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Neuronal Intrinsic Signaling for Neuroprotection and Axon Regeneration

Lecture

Date and Time

December 8, 2017 11:30 AM - 1:15 PM

Availability

RSVP Required.

Location

Stanford Center at Peking University
Langrun Yuan, Peking University

Summary

 

Axonopathy is a typical early characteristic of neurodegenerative diseases in central nervous system (CNS),

which leads to axon degeneration and retrograde neuronal cell death. It is critical to decipher the upstream

signals that trigger the neurodegeneration cascade to minimize the severe consequences of progressive CNS

dysfunction. It is also upmost interest to promote CNS axon regeneration for neural repair. Optic neuropathies

are a group of retinal ganglion cell (RGC) diseases with features of axonopathy: they are initiated by optic

nerve (ON) injury and that produces secondary RGC death. Prof. Hu’s study of three in vivo mouse models of

optic neuropathies (traumatic optic nerve injury, glaucoma and EAE/optic neuritis) revealed that both acute

traumatic injury and chronic insult of ON induce endoplasmic reticulum (ER) stress and activate the unfolded

protein response (UPR) signal transduction pathways in RGCs. Modulation of two key downstream pathways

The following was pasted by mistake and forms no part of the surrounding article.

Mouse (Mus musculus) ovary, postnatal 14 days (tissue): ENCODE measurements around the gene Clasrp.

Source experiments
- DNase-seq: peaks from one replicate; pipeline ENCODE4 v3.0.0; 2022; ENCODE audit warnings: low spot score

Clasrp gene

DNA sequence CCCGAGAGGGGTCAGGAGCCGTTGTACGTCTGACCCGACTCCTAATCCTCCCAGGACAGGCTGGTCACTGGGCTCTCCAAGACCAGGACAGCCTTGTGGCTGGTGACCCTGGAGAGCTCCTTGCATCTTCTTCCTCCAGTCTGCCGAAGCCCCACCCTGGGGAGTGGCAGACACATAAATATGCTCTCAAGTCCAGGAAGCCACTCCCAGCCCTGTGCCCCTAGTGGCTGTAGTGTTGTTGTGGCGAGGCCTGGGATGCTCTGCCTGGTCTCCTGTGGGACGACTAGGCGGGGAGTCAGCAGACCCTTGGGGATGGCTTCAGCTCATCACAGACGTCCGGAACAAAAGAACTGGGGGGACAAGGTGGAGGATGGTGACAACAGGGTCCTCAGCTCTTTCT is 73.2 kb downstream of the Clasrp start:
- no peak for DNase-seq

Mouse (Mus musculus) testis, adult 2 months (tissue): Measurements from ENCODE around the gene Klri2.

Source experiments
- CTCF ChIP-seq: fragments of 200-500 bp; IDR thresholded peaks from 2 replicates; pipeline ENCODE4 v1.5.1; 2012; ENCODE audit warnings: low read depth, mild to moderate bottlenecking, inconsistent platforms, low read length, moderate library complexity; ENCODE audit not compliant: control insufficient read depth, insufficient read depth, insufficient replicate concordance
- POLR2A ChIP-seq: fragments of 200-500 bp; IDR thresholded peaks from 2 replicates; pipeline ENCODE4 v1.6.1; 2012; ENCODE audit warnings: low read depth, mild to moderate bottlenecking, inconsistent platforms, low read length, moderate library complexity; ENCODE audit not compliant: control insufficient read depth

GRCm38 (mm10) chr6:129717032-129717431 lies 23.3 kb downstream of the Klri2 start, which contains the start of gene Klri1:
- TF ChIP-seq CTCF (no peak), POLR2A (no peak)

of ER stress synergistically promote survival of both RGC somata and axons in all three optic neuropathy

models, suggest that neuronal ER stress is a general upstream mechanism for both events in CNS

axonopathies, and that axon injury-induced ER stress is the link between the sequential events of axon injury

and neuronal soma death. Using the same model, we also revealed a complex neuron-intrinsic balancing

mechanism involving AKT as the nodal point of PI3K, mTORC1/2 and GSK3β that coordinates both positive

and negative cues to regulate adult CNS axon regeneration

 

Speaker - Professor Hu Yang

 

Prof. Hu, Assistant Professor of Ophthalmology at Stanford

University School of Medicine, is also member of Bio-X

and of Stanford Neurosciences Institute. He received the

Doughlas Johnson Award for Glaucoma Research (2013)

and the Knight Templar Eye Foundation Travel Fellowship

Award (2016). Prof. Hu received his Ph.D in Neuroscience

at Weill Medical College of Cornell University and MD from

Beijing Medical University.

 

 

 

Registration

 

Lunch box option provided

 

 

Coming to SCPKU

 

The nearest Peking University entrance to the Center is

the Northeast Gate on Zhongguancun Beidajie. Please

make sure to bring your ID or passport for registration at

the gate. We will send you a reminder and map of the

Center once you have successfully registered. For

inquiries, please call (86) 10 62744170.

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